It’s hockey, but underwater. You’ve probably never heard of Octopush, but guess what—today you’ll learn. Octopush (also known as underwater hockey) requires players to move a tiny sliding puck while holding their breath underwater. I don’t know about you, but just running to the beach while fighting ocean waves is completely exhausting and slow going—and I don’t have to hold my breath. Can you imagine doing this underwater? This sport is definitely for athletes who want to push themselves physically and in a whole new way.
How Octopush Started
Alan Blake created the sport in 1954. According to the Edmonton Underwater Hockey Association, Blake was the Secretary of the South Sea British Sub-Aqua Club of Portsmouth, England, and devised underwater hockey as a means to improve SCUBA divers’ skills and offer an alternative to open-water diving in the winter. Today it is played worldwide and is gaining popularity.
Arena & Equipment
Octopush requires a pool, usually measuring 25 meters by 15 meters and between 2-4 meters deep. The puck is the same size as an ice hockey puck, but it is weighted so that it sits at the bottom of the pool and glides around with help from small handheld sticks. Players maneuver these sticks with one hand.
Although a seemingly complex sport, the equipment players need is relatively inexpensive and uncomplicated. Players are on their own for air supply. They are equipped with a mask and snorkel, which does not help them hold their breath. These pieces of equipment simply help them watch the play while they are on the surface of the water catching their breath. As if that wasn’t challenging enough, they are completely self-propelled with only the help of fins. Other equipment includes ear protection, gloves, swimsuits, and caps, often colored or patterned to represent individual teams.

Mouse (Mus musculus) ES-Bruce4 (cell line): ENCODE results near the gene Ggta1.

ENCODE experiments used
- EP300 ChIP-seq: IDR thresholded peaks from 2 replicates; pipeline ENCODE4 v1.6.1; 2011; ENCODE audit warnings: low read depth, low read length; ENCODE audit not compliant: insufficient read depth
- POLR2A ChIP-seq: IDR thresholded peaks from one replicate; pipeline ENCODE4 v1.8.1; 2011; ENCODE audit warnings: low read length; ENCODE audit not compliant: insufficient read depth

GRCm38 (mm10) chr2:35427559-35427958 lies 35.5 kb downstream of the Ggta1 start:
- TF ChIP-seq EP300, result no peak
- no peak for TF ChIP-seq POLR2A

How to Play
Teams play 6-on-6, but can have up to 10 players on a team. This allows them to make substitutions and take breaks as needed. Unlike traditional hockey, there is no goalie, and the goal area on each side is simply a three-meter-long painted trough. Despite its similarities to hockey, it is considered a limited-contact sport. Players cannot fight each other for the puck, nor limit the movement of other players with their free hand.
Play requires a significant amount of teamwork, as players can only hold their breath for so long. Therefore, players cannot hog the puck simply due to air supply and must rely on their teammates to advance the puck.
The game starts with players from each team touching the wall on their side. A buzzer sends all players rushing to the puck in the middle. This same setup reoccurs after each team scores a goal and at the beginning of each half.
The game is typically broken up into two 15 minute-halves, with a three-minute break in between. Matches may have up to three referees who help officiate the play, make sure rules are followed, and keep track of time.
A Growing Sport
You may not have never heard of octopush, but the game is popular. USA mens’ and womens’ national teams play in world championships every two years against about 25 other countries. There are also under-19 teams, masters’ teams (men aged 35+ and women aged 32+), and the sport is played at a variety of levels—from club levels for fun all the way up to the professional team.